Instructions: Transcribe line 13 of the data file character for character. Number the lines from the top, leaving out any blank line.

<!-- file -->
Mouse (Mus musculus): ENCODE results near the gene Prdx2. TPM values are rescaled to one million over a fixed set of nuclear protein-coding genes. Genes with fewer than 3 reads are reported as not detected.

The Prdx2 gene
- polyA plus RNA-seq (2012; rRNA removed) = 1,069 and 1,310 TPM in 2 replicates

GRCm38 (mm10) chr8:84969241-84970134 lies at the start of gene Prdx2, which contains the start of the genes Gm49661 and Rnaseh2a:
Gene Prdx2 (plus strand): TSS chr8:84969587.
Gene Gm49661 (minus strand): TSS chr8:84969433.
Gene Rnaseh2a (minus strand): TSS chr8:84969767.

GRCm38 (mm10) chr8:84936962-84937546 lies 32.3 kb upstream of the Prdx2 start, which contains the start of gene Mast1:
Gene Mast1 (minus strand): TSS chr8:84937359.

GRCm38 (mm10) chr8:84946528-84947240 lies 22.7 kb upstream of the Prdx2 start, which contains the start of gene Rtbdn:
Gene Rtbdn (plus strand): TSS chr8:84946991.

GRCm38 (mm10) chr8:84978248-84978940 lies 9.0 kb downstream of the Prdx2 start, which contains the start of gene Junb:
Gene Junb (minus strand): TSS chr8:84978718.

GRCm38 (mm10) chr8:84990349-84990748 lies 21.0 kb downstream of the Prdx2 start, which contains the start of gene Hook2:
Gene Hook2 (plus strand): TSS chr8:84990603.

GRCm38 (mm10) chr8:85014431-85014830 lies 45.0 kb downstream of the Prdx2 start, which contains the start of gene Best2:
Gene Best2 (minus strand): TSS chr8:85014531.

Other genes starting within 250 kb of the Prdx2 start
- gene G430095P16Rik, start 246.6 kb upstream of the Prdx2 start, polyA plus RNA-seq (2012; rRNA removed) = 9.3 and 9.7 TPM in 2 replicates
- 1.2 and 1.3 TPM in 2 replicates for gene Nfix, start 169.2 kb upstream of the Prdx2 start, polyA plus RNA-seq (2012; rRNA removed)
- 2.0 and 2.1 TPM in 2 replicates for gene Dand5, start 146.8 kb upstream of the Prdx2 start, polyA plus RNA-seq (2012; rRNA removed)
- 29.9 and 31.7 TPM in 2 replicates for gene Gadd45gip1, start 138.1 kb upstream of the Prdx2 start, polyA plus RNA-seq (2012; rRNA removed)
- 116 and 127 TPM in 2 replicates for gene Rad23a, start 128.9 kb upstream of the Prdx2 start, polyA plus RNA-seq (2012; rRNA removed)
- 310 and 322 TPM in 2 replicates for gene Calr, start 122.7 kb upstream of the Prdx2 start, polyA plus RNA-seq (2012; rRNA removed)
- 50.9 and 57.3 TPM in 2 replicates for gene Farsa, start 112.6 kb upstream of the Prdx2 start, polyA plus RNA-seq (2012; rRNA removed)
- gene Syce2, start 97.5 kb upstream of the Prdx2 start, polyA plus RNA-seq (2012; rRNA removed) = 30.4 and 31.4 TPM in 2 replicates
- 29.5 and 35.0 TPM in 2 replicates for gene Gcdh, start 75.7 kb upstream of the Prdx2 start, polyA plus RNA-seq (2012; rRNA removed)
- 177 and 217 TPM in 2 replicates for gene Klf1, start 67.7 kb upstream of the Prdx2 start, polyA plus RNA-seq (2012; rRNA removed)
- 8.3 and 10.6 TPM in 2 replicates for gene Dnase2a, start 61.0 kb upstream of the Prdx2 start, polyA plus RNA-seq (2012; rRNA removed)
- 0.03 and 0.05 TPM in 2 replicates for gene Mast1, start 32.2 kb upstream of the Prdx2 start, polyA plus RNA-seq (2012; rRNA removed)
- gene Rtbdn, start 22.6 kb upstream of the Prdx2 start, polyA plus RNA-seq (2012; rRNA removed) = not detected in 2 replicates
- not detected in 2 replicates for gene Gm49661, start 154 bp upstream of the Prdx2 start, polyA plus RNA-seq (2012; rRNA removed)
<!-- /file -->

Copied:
Gene Junb (minus strand): TSS chr8:84978718.